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No One Has Ever Had to be Awesome in Isolation
The best way to be awesome is to join a group that expects you to be more awesome.
We all need more community in our lives, particularly groups whose cultural values and peer influences push us to be more awesome. These types of communities are more than fun and uplifting, they are a biological imperative for growth. Let’s get into it!
FROM THE AGES
“For in a sense, all things are mutually woven together and therefore have an affinity for each other—for one thing follows after another according to their tension of movement, their sympathetic stirrings, and the unity of all substance.”
—Marcus Aurelius, Meditations
Christopher McDougall on why compassion is the greatest driver of heroic action:
“You can think of xenía as compassion, but only if you get rid of the notion that compassion is based on sweetness, or charity, or even trading favors…We like to pretty it up with a halo and call it angelic, but compassion really springs from our raw animal need to figure out what is going on around us and the smartest way to respond. It’s your social spiderweb, a protective netting of highly sensitive strands that connects you to your kinfolk and alerts you the instant one of them runs into the kind of trouble that can find its way back to you…When you get access to someone else’s feelings—you can put aside your own and see the world through a new set of eyes…That’s really the unvarnished essence of xenía, and it’s the reason Darwin and Andrew Carnegie could never quite grasp what heroes are all about. They thought it was crazy to risk yourself for a stranger. But to someone truly tuned into situational awareness—into xenía—treating a stranger like a brother can be the only sane response.”
Source: Natural Born Heroes
Any society whose population grows increasingly overweight, sick, and depressed cannot be deemed a healthy civilization. Like every major issue, this problem has multiple causes—manipulative marketing, negligent and/or corrupt regulatory agencies, crumbling educational standards, social media, politics, or the cultural values that drive each of these. We can even point to the occasional evil genius whose nefarious plot deteriorates the whole system. But regardless of the influences that seek to distract us or pull us from the healthiest path, our default modern society is missing the most vital aspect of the human evolutionary success story: community.
Community is more than a collection of loosely dependent individuals. A real community is a web of intimately connected people whose prosperity and survival depend on the contribution of every other person. This is the type of tribal community that characterized the first 99% of human evolution. Modern society brings progress to many aspects of our lives but prevents us from building the communal bonds that allowed us to thrive for centuries.
Today, we value the individual. We believe in personal freedom and creating your own life. We are a “pull yourself up by your bootstraps,” “make your own way” culture that rewards hard work, ingenuity, and competitiveness. These values create the incentive for entrepreneurship that brings about our modern technology. Technological advancements also create a sense of self-sufficiency and we no longer feel that we need tight social bonds to meet our daily needs. In reality, we are more interconnected than ever but technology obscures these connections from view. We rarely ponder the thousands of people required for an Uber Eats meal to arrive at our doorstep—from the cooks and driver to the app engineers and all of the corporate employees at both Uber and the restaurant chain (to say nothing of the people who contributed to the public road system and manufacture of the car).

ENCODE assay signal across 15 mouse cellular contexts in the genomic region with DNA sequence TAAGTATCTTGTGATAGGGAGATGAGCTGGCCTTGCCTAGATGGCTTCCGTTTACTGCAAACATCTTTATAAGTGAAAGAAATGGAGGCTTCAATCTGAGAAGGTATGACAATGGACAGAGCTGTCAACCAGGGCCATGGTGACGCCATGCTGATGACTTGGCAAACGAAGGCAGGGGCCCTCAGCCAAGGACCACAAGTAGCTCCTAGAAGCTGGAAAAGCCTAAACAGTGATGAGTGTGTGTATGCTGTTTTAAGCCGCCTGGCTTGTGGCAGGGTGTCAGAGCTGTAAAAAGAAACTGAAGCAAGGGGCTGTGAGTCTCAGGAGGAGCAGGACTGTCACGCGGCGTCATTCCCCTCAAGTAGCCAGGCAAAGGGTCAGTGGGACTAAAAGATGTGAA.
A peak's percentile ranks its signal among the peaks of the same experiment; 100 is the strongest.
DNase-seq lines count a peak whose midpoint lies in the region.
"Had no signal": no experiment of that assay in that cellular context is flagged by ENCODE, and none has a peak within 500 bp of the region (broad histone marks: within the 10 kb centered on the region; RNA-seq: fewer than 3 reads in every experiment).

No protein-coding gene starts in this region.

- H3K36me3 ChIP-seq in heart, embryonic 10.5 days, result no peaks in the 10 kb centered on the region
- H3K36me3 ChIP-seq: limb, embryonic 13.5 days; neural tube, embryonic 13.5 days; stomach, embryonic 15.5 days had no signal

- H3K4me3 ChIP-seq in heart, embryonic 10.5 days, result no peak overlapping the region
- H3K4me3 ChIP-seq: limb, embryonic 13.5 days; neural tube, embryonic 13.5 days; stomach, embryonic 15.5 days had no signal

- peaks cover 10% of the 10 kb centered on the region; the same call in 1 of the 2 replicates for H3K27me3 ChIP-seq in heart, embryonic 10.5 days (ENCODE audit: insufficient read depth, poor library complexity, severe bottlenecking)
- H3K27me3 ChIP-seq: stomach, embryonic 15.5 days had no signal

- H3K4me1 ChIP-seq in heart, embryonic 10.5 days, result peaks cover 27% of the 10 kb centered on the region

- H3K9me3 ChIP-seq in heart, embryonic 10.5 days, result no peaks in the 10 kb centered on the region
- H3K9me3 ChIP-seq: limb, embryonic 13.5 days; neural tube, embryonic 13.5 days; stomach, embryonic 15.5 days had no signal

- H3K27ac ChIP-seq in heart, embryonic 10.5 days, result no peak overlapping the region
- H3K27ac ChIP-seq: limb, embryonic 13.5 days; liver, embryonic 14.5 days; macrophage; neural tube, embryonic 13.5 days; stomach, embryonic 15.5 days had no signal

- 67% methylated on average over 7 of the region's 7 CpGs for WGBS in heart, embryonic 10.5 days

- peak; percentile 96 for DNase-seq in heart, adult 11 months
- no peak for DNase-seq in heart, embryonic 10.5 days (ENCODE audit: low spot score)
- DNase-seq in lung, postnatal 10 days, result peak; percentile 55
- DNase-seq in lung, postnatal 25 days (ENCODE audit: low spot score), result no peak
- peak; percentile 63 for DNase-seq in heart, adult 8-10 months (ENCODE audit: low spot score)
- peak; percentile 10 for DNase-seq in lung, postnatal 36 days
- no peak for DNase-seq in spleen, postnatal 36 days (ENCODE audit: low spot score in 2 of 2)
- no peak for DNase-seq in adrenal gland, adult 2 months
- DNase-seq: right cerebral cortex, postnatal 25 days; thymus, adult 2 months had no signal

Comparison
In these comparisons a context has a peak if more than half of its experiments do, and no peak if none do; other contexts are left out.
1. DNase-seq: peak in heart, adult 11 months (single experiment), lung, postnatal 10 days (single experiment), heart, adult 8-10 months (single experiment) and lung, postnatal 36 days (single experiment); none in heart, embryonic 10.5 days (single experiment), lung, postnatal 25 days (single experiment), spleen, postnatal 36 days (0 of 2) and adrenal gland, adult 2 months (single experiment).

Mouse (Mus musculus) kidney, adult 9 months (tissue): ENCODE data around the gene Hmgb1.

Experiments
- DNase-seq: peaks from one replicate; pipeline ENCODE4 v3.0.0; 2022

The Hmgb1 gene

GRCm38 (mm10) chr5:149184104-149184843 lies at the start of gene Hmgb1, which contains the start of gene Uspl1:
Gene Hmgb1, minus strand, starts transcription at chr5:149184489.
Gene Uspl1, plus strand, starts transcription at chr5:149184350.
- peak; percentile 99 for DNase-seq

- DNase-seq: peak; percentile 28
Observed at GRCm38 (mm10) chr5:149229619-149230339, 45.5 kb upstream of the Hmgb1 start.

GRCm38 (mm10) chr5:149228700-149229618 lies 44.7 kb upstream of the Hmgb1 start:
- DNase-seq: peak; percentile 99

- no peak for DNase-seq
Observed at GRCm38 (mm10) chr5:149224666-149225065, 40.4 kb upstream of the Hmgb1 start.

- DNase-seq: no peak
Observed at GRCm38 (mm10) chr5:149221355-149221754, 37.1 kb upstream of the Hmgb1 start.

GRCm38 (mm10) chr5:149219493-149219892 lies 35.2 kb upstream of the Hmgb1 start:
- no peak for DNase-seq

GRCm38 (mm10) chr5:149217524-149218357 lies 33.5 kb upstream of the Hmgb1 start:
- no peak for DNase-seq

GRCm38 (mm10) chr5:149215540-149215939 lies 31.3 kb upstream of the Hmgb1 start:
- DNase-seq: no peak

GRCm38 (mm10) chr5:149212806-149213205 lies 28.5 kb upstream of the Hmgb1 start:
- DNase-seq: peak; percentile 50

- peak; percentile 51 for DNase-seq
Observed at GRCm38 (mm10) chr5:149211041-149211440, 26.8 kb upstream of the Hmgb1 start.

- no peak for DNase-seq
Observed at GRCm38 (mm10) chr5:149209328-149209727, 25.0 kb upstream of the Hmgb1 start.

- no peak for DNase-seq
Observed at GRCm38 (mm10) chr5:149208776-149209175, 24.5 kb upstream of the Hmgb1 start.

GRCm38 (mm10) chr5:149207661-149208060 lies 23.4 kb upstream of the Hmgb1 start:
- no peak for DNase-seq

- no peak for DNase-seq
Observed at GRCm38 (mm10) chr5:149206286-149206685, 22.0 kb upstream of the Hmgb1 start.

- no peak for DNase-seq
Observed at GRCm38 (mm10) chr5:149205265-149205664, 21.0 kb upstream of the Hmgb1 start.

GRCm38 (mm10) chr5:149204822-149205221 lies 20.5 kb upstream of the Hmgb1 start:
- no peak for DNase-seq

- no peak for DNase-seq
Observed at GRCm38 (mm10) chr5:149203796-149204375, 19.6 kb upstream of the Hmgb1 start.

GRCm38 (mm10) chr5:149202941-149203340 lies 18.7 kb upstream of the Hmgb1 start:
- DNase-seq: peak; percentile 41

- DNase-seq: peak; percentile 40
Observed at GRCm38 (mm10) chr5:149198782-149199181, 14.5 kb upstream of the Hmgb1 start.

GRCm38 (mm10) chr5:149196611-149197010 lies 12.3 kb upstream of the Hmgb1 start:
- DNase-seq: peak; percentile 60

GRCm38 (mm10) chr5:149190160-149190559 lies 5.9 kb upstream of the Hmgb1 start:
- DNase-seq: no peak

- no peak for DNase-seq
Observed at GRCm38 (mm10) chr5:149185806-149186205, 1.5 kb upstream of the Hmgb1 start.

While there is no denying the benefits of modern medicine or how cool our stuff has become, technology cannot replace the communal bonds that it has removed from our lives. We struggle to create healthy habits or a sense of purpose on our own. The responsibility to “create yourself” is a burden that no one has ever had to bear, until recent history.
The idea of self-improvement would be a foreign concept to our hunter-gatherer ancestors (as would our modern definition of “self”). This is not because they didn’t believe in growth, learning, and individual capacity. Quite to the contrary. Early ancestral humans were physically superior in almost every way from muscle tone and bone density to visual acuity and brain size. They were also extremely skilled and intelligent with a vast understanding of plants, animals, seasons, and other features of their environments. While we cannot make a sweeping statement for every individual, we can presume that, on average, both their mental and physical health were excellent (as they are in the few remaining hunter-gatherer tribes). They also lived in a relatively unchanged social arrangement for hundreds of thousands of years. No system with that type of evolutionary stability could be harmful to the individuals embedded within it. We can hardly say the same of modern culture with the dire environmental and human health crises that it has created in only a few thousand years.